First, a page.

It is estimated that Peru's Amazon is home to 16 language families and around 65 ethnic groups. That this is only an estimate is testament to the vast area of Peru covered by dense Amazon rain forest, in which there are still 'uncontacted' tribes.
One indigenous people that you are likely to come across are the Shipibo-Konibo, who have traditionally lived along the Ucayali River. Formerly two groups, the Shipibo (apemen) and the Konibo (fishmen), they eventually became one distinct tribe through intermarriage and communal ritual.
Their numbers are thought to be around 35,000, scattered over a large area of Amazon jungle in Brazil, Ecuador and Colombia, as well as Peru.
Those living in Peru are believed to number around 20,000, representing approximately 8% of the registered indigenous population in the country, although census data is unreliable, owing to the itinerant nature of the group.
The Shipibo and Konibo were never conquered by the Inca Empire and they resisted attempts at colonization by Franciscan priests, who began appearing in the Amazon rain forest in the 17th Century. The Franciscans eventually established a settlement in Shipibo territory, near the present port city of Pucallpa.
Pucallpa grew rapidly during the Rubber Boom of the early 20th Century. Since the 1950s, there have been intense missionary efforts to convert the Shipibo-Konibo to Christianity.
Pucallpa is still the easiest place to see Shipibo-Konibo in the flesh, as many wander the streets of the city selling their crafts, before returning home to their open-sided, stilted, thatched-roofed houses in villages such as San Francisco, Nuevo Destino, and Santa Clara. All can be reached in about an hour by boat from Lake Yarinacocha - and the first two now are linked by dirt roads to Pucallpa.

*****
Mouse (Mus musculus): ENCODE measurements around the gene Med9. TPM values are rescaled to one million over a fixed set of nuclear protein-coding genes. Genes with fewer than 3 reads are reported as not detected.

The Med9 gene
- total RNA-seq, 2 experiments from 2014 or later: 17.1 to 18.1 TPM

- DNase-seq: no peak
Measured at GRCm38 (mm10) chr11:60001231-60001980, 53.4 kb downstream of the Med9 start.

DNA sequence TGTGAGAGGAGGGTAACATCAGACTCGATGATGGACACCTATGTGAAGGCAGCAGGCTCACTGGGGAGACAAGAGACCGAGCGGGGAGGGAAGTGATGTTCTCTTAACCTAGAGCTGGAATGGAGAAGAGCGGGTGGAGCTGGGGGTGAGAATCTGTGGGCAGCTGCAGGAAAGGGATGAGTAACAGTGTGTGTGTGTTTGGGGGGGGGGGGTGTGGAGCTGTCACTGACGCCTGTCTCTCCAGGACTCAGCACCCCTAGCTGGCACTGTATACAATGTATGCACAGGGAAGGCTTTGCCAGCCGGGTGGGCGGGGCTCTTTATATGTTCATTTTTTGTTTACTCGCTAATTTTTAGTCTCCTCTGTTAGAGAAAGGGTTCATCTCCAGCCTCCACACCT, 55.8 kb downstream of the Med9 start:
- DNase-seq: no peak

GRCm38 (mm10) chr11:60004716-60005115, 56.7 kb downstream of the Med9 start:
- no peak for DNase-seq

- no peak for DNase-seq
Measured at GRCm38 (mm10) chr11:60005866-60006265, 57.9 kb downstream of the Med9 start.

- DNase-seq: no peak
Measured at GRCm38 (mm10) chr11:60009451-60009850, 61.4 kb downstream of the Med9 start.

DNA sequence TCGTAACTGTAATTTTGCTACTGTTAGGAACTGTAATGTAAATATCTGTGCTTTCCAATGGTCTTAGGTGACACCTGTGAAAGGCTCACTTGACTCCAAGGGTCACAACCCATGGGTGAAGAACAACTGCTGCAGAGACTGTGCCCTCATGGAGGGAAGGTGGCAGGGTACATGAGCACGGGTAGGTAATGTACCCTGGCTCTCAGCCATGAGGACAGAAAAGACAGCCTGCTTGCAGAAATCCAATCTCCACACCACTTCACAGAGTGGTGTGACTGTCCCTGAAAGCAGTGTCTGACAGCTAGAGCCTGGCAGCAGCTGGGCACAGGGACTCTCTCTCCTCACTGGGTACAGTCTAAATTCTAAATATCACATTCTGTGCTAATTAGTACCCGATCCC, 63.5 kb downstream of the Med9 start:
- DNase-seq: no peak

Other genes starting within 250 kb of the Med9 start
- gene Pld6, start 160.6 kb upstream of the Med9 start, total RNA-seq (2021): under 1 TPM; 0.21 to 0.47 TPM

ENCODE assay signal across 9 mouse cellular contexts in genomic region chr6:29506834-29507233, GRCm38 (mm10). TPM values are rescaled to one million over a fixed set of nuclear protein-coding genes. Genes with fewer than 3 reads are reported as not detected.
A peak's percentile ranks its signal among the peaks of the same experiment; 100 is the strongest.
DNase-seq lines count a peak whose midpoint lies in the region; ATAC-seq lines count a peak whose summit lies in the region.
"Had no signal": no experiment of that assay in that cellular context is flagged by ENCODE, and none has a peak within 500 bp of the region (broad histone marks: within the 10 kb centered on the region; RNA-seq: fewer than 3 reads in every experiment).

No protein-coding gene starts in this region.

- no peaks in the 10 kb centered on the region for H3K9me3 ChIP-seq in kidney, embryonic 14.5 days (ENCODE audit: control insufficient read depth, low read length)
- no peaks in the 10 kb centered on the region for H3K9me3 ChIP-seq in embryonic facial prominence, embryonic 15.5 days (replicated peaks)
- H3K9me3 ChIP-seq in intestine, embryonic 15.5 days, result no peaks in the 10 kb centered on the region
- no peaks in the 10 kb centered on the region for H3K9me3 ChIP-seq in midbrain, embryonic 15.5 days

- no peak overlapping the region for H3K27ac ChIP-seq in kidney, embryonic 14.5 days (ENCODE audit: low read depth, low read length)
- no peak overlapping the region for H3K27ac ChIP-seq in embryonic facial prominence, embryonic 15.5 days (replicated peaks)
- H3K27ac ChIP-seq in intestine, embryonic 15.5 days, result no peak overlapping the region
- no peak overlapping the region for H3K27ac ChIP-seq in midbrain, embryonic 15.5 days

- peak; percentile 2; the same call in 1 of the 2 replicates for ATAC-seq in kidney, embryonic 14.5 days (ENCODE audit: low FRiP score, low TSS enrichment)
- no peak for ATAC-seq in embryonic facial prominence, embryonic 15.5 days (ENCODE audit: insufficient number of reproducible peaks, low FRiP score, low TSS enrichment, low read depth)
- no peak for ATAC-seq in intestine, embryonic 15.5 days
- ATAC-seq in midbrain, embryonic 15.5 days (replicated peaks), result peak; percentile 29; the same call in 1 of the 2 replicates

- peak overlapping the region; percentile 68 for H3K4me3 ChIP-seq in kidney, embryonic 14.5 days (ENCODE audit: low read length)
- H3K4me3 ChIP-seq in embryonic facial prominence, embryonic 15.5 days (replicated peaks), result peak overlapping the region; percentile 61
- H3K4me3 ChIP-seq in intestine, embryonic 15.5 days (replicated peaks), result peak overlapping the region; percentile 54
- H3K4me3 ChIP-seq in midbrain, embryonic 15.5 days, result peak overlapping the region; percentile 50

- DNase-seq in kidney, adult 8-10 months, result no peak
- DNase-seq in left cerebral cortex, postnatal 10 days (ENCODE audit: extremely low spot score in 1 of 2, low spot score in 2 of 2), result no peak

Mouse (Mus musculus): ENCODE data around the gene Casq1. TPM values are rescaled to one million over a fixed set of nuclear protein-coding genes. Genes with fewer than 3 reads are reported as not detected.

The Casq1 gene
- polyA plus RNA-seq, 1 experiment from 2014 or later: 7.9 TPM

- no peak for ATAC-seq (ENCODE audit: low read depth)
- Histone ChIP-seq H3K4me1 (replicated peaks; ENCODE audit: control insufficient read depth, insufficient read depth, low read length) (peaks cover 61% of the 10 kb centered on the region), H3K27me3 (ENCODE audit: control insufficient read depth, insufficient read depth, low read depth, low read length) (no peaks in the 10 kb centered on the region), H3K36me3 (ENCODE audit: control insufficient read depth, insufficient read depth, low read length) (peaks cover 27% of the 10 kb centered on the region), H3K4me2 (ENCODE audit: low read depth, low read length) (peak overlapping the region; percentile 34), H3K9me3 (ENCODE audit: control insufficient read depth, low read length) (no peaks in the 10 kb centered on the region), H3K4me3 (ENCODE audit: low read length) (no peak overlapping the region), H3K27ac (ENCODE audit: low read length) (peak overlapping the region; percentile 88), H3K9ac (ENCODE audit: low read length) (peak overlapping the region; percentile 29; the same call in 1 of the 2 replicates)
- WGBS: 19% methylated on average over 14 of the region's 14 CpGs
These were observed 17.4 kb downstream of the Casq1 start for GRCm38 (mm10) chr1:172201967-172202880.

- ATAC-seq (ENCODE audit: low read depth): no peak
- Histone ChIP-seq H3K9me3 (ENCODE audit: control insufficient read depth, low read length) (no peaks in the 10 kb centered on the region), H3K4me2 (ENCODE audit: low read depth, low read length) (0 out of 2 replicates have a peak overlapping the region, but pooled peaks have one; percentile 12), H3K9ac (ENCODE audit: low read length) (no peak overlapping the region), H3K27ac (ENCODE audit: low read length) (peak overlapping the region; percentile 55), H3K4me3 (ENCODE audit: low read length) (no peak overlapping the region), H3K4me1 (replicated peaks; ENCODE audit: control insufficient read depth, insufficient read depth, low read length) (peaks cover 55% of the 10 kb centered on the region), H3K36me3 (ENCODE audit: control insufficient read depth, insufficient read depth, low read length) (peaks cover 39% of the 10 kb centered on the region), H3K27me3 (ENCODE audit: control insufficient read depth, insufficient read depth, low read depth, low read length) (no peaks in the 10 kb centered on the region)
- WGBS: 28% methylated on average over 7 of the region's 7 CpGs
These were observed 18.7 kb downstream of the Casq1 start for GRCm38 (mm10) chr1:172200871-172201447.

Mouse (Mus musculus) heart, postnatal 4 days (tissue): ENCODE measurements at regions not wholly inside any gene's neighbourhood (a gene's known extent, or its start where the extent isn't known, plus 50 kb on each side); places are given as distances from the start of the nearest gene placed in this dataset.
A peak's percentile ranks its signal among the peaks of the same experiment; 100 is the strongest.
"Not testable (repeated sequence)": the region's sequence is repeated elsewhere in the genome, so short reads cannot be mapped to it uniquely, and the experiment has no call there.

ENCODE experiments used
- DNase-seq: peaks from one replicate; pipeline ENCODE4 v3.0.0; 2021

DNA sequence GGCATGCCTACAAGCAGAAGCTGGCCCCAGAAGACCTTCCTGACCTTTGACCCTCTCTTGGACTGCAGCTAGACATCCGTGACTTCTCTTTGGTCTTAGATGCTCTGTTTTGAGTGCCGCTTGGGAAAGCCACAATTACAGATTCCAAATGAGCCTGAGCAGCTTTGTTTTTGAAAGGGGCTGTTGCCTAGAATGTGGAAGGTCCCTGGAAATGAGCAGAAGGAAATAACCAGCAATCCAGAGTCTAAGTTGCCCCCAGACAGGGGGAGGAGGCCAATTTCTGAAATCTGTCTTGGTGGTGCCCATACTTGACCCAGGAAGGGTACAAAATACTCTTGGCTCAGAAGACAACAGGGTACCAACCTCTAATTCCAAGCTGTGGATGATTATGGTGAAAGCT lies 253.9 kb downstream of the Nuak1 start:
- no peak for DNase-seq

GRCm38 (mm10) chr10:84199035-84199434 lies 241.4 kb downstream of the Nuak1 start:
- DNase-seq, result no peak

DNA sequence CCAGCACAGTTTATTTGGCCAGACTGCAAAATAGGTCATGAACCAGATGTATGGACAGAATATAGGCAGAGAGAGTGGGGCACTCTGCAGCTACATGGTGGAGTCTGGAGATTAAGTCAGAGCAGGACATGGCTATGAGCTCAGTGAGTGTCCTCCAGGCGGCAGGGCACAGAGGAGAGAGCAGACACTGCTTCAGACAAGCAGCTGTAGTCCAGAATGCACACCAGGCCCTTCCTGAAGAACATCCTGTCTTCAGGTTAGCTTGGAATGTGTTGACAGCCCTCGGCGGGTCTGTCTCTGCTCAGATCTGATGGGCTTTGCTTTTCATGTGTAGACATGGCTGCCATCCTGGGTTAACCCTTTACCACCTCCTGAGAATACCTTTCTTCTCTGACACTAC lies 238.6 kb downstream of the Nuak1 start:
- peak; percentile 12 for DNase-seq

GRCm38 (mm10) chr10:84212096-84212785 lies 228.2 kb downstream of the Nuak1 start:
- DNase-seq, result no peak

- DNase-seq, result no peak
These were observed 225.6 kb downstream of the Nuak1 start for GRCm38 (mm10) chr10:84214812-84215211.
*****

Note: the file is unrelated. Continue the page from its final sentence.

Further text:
A smaller number of Shipibo-Konibo women also commute to Iquitos from the surrounding rain forest. Whilst there, they stay in a communal house, working on painting the fabrics, when not out selling.
The Shipibo-Konibo are a matriarchal society who maintain many of their traditional practices, such as the use of ayahuasca rituals. As a result, Pucallpa and Iquitos are the gateway to a number of lodges that offer spiritual retreats, involving ayahuasca and guided by Shipibo shamen.
They are also famed for the distinctive geometric designs which they use to decorate their handmade ceramics and textiles. So even if you don't see them in person, you are likely to come across their artistic influence at some point during a Peru visit.
The designs often involve maze-like red and black geometric patterns and are closely connected to their complex cosmology, in which ayahuasca plays an important part.
Those Shipibo-Conibo that live close to urban centres have been able to generate extra income from the sale of their sought-after pottery, clothing and craft items. However, those living in more remote areas are feeling the pressure on their centuries-old way of life, as climate change and deforestation is affecting their ability to hunt, fish and raise crops. As a result, there is an ongoing trend of relocation to urban areas, in order to gain access to better educational and health services, as well as to look for alternative sources of monetary income.